Dear UUCC Members,
Over the past several months, your Board of Trustees has been contemplating UUCC’s mission, vision, covenant, and ends statements.
One of our board policy guidelines says the board will review our mission, vision, and covenant statements at least once every seven years. The current church year marks the seventh year since the last review. In the past, such reviews often resulted in the crafting of new statements – endeavors that required substantial investment of time and energy. This year, we asked ourselves a few new questions about this guideline: What benefits will be derived by re-writing any or all of these statements? Will the process itself be meaningful for the congregation as a whole? If not, what process might be? We hope you will think about this issue with us.
Of the statements under review, many members are most familiar with our covenant, because we read it in unison in Sunday services from time to time. Essentially, it is a set of promises on how we will interact, respect and support each other. Our board’s consensus was that the current covenant (adopted in 2004) serves us well, and we do not recommend any changes to it.
Strengthened by our common humanity and inspired by our seven principles, we promise
to be a safe and welcoming community,
to nurture each other’s hearts and spirits,
to delight in the beauty of our diversity,
to struggle together on our spiritual journeys, and
to challenge each other to live our values.
Thus, we pledge our time and vigor to the continuing celebration of spirit, of the world, and of humankind.
Our mission is to be a vibrant, nurturing, and inclusive congregation, enriched by our diversity, shared ministry, and love. We inspire spiritual and personal growth for ourselves and our families. We live our values and act with our community to make the world a better place.
UUCC’s mission statement describes the reasons for our congregation’s existence. After reviewing and discussing our current and past mission statements, the board feels that the former version (below), which was adopted in 2004, is a better fit for our congregation than the current version (above), which was adopted in 2010. We welcome your thoughts on (re-)adopting this shorter, simpler statement:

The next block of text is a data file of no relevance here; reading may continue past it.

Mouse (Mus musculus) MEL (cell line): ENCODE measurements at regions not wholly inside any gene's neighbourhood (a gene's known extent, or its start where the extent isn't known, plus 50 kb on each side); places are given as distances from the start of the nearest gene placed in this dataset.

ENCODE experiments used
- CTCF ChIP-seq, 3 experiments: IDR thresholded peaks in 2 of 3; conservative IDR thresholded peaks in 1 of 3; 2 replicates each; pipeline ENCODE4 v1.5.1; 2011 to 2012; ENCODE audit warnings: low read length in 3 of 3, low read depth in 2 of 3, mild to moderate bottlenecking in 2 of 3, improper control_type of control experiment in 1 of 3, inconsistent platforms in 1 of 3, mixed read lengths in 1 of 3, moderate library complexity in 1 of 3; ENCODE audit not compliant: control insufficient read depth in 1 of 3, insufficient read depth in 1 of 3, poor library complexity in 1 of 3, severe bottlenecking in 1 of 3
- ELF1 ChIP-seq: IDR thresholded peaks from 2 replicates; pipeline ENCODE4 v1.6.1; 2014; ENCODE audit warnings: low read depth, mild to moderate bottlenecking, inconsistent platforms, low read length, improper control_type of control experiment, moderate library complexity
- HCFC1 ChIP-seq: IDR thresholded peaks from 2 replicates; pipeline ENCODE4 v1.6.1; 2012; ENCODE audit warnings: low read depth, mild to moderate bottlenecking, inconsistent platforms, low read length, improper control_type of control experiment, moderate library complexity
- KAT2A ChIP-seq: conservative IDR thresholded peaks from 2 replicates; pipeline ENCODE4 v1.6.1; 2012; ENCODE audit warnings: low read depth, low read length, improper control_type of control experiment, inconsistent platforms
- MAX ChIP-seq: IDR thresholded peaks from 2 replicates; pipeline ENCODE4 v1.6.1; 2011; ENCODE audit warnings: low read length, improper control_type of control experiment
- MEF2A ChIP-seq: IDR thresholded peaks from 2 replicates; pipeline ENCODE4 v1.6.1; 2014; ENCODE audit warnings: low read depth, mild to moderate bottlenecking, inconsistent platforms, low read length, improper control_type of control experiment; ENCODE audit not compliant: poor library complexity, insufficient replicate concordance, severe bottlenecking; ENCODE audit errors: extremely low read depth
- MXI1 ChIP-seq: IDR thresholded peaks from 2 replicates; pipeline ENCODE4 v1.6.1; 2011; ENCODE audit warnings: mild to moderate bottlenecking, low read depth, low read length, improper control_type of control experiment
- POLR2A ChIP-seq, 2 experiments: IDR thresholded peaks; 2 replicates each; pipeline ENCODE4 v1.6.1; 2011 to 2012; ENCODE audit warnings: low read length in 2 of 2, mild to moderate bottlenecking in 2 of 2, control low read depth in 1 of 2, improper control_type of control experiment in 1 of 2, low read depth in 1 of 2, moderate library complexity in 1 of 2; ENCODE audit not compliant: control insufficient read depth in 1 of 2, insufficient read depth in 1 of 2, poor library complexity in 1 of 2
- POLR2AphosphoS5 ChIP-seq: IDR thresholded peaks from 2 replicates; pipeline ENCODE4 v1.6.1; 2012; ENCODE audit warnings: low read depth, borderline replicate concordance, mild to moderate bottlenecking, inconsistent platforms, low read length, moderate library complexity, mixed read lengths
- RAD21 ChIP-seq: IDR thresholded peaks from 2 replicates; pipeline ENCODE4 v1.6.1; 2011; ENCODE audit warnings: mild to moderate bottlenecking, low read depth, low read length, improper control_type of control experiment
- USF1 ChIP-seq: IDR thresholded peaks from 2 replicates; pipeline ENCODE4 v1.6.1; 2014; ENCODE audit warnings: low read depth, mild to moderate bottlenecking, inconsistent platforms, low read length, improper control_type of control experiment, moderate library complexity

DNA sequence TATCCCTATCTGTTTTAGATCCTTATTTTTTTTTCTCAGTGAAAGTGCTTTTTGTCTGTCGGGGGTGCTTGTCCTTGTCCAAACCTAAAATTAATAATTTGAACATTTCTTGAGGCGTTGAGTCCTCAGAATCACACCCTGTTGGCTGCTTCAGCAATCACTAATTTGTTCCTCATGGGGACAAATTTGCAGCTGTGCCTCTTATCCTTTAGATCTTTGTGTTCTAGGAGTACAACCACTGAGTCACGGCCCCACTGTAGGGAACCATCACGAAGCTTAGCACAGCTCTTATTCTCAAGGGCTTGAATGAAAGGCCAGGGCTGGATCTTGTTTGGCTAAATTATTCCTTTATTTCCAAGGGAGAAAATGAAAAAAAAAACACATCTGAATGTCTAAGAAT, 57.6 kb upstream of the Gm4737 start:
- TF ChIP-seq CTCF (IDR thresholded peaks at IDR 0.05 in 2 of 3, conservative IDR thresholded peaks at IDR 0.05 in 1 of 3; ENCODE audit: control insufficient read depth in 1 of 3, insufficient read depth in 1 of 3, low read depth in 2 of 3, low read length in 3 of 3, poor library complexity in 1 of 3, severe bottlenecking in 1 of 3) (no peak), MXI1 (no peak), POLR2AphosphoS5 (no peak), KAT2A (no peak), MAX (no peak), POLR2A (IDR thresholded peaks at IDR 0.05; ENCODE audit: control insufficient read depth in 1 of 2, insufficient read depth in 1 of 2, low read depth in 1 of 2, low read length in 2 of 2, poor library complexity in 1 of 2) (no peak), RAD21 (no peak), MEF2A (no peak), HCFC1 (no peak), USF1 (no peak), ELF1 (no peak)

The mission of the Unitarian Universalist Congregation of Columbia is to be a transforming spiritual community. We freely explore the mysteries of existence and act to make the world better.
Vision (and Ends)
Many members are probably least familiar with our congregation’s ends. Under policy governance – our congregation’s adopted governance structure – the ends articulate our congregation’s vision and intent, and guide the paid and volunteer staff in the performance of their work. UUCC currently has eight ends.
Our board discussed at length the value of having both a vision statement and ends, and concluded that having both seemed redundant. We believe the ends are a comprehensive statement of our congregation’s vision for the world we want to create, so we recommend replacing our vision statement (below), which was adopted in 2004, with our ends.
We, the Unitarian Universalist Congregation of Columbia, use the transformative power of our faith to be a community where:
- We actively search for truth, encourage spiritual growth, and live meaningful lives as Unitarian Universalists.
- We seek to learn from the world’s many religious traditions and celebrate an array of theological beliefs.
- We minister to each other with caring and compassion, building strong congregational bonds in live and friendship.
- We offer people of all ages a rich variety of programs that encourage, challenge, and expand our thinking.
- We welcome diversity in in membership and make special efforts to attract, integrate, and engage newcomers, families, teens, and young adults.
- We each commit our talents and resources to the sustenance of the congregation, and acknowledge every individual’s contributions.
- We are respected as a principled religious community that takes action and effects change which enhances the broader community.
As we proceed with a meaningful review of the mission, vision and covenant with respect to how they might best serve our congregation, we are interested in hearing members’ opinions. What do you think? What are the best ways to recommit to our purposes? If you would like to comment, please contact us at email@example.com. We look forward to engaging in this important conversation with you.
UUCC Board of Trustees